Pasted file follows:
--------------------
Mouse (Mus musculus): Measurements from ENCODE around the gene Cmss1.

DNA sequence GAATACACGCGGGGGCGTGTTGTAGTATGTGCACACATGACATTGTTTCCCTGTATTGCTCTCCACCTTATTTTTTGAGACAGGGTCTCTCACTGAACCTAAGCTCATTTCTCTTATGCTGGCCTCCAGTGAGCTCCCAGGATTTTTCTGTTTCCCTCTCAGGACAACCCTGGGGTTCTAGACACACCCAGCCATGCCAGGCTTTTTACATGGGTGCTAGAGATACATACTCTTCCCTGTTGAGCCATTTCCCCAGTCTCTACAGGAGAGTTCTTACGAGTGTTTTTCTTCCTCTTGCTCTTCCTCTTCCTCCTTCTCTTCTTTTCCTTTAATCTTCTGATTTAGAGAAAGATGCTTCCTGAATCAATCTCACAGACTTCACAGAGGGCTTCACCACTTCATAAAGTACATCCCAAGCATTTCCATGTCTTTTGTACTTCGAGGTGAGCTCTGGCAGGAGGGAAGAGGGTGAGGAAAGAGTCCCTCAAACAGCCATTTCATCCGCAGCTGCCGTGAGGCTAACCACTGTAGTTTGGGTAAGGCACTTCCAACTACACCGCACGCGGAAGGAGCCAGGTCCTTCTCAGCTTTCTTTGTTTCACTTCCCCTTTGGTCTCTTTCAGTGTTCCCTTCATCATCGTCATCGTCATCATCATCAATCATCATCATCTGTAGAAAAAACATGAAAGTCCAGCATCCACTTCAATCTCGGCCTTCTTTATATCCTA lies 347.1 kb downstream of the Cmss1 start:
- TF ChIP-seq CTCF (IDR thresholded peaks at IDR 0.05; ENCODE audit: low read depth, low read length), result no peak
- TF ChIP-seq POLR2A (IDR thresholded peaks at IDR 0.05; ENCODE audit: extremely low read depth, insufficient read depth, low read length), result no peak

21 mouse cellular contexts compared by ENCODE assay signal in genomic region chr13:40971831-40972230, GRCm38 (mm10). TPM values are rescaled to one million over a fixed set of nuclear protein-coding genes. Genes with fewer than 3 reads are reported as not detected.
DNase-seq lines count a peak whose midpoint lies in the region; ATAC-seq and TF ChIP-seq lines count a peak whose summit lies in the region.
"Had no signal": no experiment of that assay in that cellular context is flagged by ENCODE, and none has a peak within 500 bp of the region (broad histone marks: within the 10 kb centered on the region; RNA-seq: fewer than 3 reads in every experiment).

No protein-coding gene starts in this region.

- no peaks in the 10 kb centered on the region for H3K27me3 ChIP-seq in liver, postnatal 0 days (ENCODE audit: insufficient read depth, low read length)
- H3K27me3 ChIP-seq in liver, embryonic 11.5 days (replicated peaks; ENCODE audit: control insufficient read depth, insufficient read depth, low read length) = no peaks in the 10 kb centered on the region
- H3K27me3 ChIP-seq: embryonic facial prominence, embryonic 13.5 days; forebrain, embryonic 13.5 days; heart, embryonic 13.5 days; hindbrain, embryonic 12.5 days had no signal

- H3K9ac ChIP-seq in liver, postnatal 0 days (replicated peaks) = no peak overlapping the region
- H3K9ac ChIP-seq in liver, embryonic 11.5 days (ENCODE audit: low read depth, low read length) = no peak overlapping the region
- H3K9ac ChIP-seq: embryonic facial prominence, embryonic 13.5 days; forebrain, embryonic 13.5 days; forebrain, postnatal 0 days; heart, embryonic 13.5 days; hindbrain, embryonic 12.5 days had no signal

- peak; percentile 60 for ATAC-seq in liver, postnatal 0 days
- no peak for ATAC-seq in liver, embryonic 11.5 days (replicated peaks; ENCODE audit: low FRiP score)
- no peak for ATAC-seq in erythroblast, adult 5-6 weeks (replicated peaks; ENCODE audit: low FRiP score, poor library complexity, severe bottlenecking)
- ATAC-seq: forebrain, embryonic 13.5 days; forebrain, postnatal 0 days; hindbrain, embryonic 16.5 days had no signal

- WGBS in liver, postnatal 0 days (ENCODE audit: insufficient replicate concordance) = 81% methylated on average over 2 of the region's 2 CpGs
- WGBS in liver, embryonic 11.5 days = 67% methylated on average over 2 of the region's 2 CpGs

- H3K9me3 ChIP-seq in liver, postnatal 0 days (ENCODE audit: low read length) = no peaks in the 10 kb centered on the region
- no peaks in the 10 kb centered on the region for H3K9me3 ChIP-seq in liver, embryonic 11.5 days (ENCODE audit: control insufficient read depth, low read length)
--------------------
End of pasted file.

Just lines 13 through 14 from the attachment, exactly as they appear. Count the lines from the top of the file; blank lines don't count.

- H3K9ac ChIP-seq in liver, embryonic 11.5 days (ENCODE audit: low read depth, low read length) = no peak overlapping the region
- H3K9ac ChIP-seq: embryonic facial prominence, embryonic 13.5 days; forebrain, embryonic 13.5 days; forebrain, postnatal 0 days; heart, embryonic 13.5 days; hindbrain, embryonic 12.5 days had no signal